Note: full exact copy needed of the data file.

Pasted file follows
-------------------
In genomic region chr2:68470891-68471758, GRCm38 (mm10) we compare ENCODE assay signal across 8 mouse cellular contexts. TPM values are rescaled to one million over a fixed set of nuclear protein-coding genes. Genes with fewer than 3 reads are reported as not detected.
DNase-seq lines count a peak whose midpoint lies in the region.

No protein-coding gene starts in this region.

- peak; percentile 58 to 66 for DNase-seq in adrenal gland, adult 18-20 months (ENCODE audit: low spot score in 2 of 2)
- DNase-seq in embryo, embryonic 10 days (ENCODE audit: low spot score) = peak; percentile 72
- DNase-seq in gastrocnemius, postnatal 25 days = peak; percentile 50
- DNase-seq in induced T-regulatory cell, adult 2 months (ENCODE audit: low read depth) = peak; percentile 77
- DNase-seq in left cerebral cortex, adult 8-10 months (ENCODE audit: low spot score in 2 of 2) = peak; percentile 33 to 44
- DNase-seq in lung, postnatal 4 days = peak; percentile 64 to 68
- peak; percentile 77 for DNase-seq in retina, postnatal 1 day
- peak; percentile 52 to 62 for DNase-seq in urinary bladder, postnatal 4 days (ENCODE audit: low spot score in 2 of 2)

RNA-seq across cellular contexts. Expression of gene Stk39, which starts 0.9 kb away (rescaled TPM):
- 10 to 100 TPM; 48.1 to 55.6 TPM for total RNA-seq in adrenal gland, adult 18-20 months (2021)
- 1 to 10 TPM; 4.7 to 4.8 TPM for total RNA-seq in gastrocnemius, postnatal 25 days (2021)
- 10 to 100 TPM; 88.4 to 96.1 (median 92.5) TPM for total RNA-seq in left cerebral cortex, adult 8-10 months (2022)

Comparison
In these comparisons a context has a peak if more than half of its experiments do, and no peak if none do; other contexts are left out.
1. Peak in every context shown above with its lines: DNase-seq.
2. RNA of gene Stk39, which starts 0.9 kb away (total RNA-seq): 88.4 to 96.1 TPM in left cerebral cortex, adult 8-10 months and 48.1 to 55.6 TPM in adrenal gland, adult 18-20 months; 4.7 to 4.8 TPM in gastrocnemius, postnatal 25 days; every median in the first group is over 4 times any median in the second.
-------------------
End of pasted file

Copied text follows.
In genomic region chr2:68470891-68471758, GRCm38 (mm10) we compare ENCODE assay signal across 8 mouse cellular contexts. TPM values are rescaled to one million over a fixed set of nuclear protein-coding genes. Genes with fewer than 3 reads are reported as not detected.
DNase-seq lines count a peak whose midpoint lies in the region.

No protein-coding gene starts in this region.

- peak; percentile 58 to 66 for DNase-seq in adrenal gland, adult 18-20 months (ENCODE audit: low spot score in 2 of 2)
- DNase-seq in embryo, embryonic 10 days (ENCODE audit: low spot score) = peak; percentile 72
- DNase-seq in gastrocnemius, postnatal 25 days = peak; percentile 50
- DNase-seq in induced T-regulatory cell, adult 2 months (ENCODE audit: low read depth) = peak; percentile 77
- DNase-seq in left cerebral cortex, adult 8-10 months (ENCODE audit: low spot score in 2 of 2) = peak; percentile 33 to 44
- DNase-seq in lung, postnatal 4 days = peak; percentile 64 to 68
- peak; percentile 77 for DNase-seq in retina, postnatal 1 day
- peak; percentile 52 to 62 for DNase-seq in urinary bladder, postnatal 4 days (ENCODE audit: low spot score in 2 of 2)

RNA-seq across cellular contexts. Expression of gene Stk39, which starts 0.9 kb away (rescaled TPM):
- 10 to 100 TPM; 48.1 to 55.6 TPM for total RNA-seq in adrenal gland, adult 18-20 months (2021)
- 1 to 10 TPM; 4.7 to 4.8 TPM for total RNA-seq in gastrocnemius, postnatal 25 days (2021)
- 10 to 100 TPM; 88.4 to 96.1 (median 92.5) TPM for total RNA-seq in left cerebral cortex, adult 8-10 months (2022)

Comparison
In these comparisons a context has a peak if more than half of its experiments do, and no peak if none do; other contexts are left out.
1. Peak in every context shown above with its lines: DNase-seq.
2. RNA of gene Stk39, which starts 0.9 kb away (total RNA-seq): 88.4 to 96.1 TPM in left cerebral cortex, adult 8-10 months and 48.1 to 55.6 TPM in adrenal gland, adult 18-20 months; 4.7 to 4.8 TPM in gastrocnemius, postnatal 25 days; every median in the first group is over 4 times any median in the second.